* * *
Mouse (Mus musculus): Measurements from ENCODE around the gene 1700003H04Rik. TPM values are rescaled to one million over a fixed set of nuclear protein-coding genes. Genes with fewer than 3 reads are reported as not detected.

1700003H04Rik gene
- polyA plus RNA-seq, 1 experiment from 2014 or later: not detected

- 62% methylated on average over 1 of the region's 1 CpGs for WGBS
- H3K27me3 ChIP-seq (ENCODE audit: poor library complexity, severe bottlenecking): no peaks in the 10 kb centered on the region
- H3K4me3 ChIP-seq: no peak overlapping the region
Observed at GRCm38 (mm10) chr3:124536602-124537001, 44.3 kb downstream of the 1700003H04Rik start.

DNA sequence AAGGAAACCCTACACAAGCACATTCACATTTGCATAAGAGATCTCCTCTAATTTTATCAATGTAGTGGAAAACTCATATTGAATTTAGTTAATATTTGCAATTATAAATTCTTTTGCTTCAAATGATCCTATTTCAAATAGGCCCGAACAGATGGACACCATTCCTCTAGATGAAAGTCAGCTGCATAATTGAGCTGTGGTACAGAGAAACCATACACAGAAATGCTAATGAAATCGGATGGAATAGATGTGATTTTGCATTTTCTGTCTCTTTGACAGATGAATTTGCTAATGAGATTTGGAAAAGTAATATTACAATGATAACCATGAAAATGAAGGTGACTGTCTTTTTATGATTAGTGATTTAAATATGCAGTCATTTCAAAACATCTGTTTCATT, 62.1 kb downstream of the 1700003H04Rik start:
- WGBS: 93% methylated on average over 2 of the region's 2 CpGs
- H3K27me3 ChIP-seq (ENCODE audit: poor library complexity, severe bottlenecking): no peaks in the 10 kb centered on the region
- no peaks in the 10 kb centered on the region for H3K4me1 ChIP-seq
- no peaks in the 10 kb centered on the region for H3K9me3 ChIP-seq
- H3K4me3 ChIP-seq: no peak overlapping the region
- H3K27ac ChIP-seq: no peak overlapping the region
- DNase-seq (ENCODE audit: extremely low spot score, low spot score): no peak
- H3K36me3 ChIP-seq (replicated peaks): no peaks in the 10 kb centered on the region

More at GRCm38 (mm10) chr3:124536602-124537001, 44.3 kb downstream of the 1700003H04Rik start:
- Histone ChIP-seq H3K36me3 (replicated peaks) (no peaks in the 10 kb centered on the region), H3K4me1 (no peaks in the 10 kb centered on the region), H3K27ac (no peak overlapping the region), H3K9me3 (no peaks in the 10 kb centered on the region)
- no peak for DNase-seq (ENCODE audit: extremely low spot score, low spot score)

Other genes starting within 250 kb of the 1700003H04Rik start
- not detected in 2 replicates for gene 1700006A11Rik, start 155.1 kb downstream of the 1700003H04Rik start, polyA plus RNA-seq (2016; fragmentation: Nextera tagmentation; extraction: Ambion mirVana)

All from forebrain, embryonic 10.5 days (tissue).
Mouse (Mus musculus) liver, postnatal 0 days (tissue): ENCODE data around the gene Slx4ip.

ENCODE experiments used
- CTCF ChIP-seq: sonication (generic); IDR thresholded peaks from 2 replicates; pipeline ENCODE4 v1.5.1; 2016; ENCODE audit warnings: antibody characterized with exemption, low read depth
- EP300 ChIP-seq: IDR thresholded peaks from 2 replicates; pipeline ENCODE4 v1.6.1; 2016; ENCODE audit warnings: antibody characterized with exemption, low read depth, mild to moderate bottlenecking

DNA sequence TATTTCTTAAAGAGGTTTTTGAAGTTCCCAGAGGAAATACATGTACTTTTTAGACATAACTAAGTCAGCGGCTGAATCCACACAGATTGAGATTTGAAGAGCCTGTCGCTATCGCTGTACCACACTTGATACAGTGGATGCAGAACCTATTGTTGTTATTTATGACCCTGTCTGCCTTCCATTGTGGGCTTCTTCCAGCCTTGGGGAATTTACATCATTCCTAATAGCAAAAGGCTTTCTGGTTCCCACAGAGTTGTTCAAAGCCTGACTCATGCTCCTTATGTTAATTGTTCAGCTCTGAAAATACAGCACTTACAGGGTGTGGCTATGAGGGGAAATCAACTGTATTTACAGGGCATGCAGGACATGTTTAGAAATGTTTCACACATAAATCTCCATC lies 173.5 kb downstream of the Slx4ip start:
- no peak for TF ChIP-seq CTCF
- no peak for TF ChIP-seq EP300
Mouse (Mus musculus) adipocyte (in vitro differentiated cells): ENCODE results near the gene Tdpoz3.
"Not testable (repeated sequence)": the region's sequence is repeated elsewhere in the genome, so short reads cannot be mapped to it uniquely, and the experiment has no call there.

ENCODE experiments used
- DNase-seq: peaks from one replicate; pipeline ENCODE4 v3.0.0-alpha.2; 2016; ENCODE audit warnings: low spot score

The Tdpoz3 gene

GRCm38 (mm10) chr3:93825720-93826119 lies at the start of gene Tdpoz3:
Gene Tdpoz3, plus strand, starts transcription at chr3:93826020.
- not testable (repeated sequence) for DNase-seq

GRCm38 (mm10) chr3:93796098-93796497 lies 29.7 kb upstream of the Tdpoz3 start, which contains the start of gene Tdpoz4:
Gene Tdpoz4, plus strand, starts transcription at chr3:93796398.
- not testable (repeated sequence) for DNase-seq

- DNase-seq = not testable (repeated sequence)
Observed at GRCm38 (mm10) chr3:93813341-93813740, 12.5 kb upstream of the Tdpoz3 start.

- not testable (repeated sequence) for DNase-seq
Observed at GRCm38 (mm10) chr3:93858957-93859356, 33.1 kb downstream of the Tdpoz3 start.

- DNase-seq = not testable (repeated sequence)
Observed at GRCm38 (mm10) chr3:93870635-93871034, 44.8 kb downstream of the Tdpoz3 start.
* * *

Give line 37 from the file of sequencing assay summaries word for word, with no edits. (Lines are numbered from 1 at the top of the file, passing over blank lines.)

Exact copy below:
- not testable (repeated sequence) for DNase-seq